Do your Homework. Find out all you can about that puffer's species, if you don't already know. Sometimes your LFS will actually know about them. But be sure! (I've had some stores tell me something I know to be wrong, even though they were quite adamant about it.) Find out what water conditions it will need, and more importantly, what conditions it is being kept in. You'll need to know this so you can match the water in your tank at home. Even if the water parameters at the LFS aren't correct for its species, you'll need to make those adjustments gradually at home. Nail down its species. I can't stress this one enough. This is especially true if you're buying one of the spotted varieties. More often than not I see them mislabeled. Find out how long the LFS has had its puffers, and what they've been feeding them. If you don't know about the particular species, ask to put the fish on hold so you can find out. Most reputable LFS's will do this without much fuss.
Examine the puffer. After doing your homework, take a good look at the fish. You can start with the physical exam:
1. Check for Ick. During transport many puffers fall ill with this disease. If it does have Ick, what kind of physical shape is it in? Unless you "rescue" puffers like I do from time to time, you may not be equipped to treat the disease. If you are, just be sure that the puffer is in good enough condition to make it through the treatment. If the puff has Ick, ask the LFS if they are treating it, and if you may purchase it when it's better. Puffers are challenging enough at first without starting with a sickly one. You don't want to have to deal with this in your tank either.
2. Do a quick physical exam. Are there any signs of disease? Are its fins working properly? Puffer's pectoral, anal, and dorsal fins are almost always fluttering. If not, just keep watching, a healthy puffer uses them almost constantly. If its fins are a little ragged, don't be set off. Keeping many puffers together in such a small area can make them even more ornery than they already are. Fin nipping happens, and most of the time this will heal. Just be sure it hasn't acquired an infection as a result. Check its gills. Make sure they aren't clamped. Check the color of the puffer. If you've done your homework, you'll know what it's supposed to look like. If the puffer is a little darker than normal, it's probably ok. Overcrowding or errant water conditions can do that. (e.g. if green or spotted puffers don't have enough salt in their water, they won't have that nice bright green color.) If you're purchasing a puffer that has a white underbelly, check it. This is a great indicator of how stressed the puffer is. If it has a grayish line between its dorsal coloration and belly, it's stressed. This is ok, and normally only temporary. Spots and rings, however, aren't ok. This may indicate some type of disease. (Although sometimes it's simply a matter of salinity for some species.)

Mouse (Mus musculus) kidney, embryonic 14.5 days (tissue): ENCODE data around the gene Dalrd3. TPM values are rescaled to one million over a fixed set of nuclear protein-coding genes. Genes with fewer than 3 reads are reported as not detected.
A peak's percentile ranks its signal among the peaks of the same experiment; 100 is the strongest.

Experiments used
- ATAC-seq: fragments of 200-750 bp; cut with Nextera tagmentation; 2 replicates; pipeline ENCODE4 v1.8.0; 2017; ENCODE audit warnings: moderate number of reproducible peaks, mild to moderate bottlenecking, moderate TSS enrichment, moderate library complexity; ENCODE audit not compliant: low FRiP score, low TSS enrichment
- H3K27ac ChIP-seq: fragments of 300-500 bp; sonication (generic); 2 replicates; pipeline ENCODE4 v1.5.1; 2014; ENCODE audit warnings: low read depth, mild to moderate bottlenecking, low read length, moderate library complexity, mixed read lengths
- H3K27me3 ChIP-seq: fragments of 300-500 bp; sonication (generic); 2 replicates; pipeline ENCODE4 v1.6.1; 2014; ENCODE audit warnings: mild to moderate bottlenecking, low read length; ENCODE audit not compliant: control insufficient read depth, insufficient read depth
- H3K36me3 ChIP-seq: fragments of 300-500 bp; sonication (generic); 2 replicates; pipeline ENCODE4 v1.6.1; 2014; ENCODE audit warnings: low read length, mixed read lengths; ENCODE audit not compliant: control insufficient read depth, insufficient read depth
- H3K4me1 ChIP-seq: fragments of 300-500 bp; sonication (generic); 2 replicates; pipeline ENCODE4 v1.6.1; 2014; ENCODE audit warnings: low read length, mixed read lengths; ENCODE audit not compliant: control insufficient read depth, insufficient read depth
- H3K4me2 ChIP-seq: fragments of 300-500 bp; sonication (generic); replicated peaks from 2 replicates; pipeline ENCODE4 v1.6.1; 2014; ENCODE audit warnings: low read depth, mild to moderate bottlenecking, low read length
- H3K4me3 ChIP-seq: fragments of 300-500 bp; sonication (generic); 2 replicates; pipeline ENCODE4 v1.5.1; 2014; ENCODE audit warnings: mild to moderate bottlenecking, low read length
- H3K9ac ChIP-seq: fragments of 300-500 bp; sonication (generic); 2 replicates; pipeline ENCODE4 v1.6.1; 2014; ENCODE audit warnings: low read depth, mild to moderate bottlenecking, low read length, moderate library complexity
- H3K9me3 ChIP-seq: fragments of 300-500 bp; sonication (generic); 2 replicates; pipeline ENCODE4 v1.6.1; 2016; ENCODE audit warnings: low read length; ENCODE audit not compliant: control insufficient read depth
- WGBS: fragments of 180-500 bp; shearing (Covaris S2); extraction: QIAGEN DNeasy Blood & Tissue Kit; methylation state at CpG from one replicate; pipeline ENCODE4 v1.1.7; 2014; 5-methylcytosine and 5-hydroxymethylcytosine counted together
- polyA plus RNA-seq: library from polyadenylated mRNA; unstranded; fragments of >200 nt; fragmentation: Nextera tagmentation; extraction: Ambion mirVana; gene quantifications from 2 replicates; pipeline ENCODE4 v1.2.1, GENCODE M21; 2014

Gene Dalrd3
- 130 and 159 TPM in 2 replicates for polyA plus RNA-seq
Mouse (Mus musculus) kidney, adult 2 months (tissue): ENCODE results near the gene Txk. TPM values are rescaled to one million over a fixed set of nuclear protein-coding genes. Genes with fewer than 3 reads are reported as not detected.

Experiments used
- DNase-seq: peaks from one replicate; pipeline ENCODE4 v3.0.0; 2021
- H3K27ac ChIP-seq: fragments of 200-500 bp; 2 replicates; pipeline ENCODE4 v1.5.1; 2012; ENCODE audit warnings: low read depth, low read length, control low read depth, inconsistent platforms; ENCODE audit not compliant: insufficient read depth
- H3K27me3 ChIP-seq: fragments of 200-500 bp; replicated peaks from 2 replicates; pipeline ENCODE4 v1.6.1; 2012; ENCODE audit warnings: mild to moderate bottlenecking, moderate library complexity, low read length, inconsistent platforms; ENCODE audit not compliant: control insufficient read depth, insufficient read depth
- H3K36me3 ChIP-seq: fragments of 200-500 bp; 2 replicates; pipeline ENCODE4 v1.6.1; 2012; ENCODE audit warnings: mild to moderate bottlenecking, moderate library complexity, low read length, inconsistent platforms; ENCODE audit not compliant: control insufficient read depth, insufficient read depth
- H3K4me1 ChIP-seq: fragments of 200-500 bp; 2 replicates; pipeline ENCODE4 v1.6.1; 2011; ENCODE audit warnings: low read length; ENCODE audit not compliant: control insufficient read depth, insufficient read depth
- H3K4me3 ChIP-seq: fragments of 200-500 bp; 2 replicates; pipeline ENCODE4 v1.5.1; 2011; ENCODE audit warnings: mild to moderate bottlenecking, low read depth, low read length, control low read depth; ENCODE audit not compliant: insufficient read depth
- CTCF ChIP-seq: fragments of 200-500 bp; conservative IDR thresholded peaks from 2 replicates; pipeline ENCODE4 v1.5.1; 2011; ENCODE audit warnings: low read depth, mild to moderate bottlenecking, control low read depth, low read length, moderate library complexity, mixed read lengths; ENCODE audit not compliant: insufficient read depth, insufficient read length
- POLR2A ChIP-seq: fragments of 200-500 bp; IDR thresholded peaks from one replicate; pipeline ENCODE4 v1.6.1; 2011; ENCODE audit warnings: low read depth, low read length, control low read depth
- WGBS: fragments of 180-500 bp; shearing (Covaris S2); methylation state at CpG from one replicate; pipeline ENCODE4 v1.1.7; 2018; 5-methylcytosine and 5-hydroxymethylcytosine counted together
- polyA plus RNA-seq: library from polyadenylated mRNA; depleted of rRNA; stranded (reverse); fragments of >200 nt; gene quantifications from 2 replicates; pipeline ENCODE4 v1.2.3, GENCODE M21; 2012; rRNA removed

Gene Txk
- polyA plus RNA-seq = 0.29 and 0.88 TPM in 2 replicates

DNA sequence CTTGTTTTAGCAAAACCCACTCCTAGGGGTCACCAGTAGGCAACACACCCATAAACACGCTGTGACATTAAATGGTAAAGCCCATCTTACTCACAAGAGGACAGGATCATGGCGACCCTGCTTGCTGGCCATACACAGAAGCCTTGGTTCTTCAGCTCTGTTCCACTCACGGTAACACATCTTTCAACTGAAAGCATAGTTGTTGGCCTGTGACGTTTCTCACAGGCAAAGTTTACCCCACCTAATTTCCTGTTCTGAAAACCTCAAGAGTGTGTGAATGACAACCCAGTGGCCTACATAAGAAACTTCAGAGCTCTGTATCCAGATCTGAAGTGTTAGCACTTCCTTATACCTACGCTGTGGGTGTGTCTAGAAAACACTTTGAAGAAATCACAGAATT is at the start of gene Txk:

3. Take note of swimming patterns. Puffers, in general, aren't very timid fish. If the tank is overcrowded, then the less dominant fish may be hiding, or trying to. This is ok. If the tank isn't crowded, the puffer normally would not be hiding. It shouldn't be lying on the gravel, listless. This is definitely a disease indicator (depending on the species: e.g. congo puffers naturally lie on or in the substrate.). Overall, just ensure yourself that the puffer seems to be swimming normally. You can view a movie of a figure-eight puffer swimming in its tank for comparison.
4. Check its tankmates, if it has any. Puffers are often kept with Cichlids, because of a similar temperament and taste for water conditions. If you want some tankmates for the puffer, here's your proof they can handle each other. I always check the tankmates as carefully as the puffers, since certain diseases are easier to spot in other fish. Additionally, if you see puffers with fish that are nowhere near similar in water parameter, you know that LFS probably doesn't know much about puffers. (I once saw green puffers being kept with Elephant-nose fish!!!! yikes!!!)
5. Watch the transfer from tank to bag. This isn't imperative, but like I've mentioned in previous pages, making your puffer "puff" is rather stressful to the fish. See if you can convince the LFS person to do the transfer underwater. Have them "scoot" the fish into the net or little iso-tank. This will prevent the puffer from taking in air during its puff, lessening the chance of damage and stress.
6. Buy its food right there. No, I don't get a kickback from the LFS. It's just that you should try to encourage your puffer to eat as soon as it gets to its new home. It's much better to start it off with a full belly. Most of the time it will happily accept its favorite foods.
7. Buy some Stresscoat. Nets damage the slime coat of fish. Any new fish should be dosed with some stresscoat, as it helps to restore this. Since the coat is its first defense against infection, it's wise to keep it healthy.
8. Keep your receipt. Find out about the return policy. You should do this with all fish. Hopefully you won't need it, but hey--you never know.
Enjoy your new Puffer!!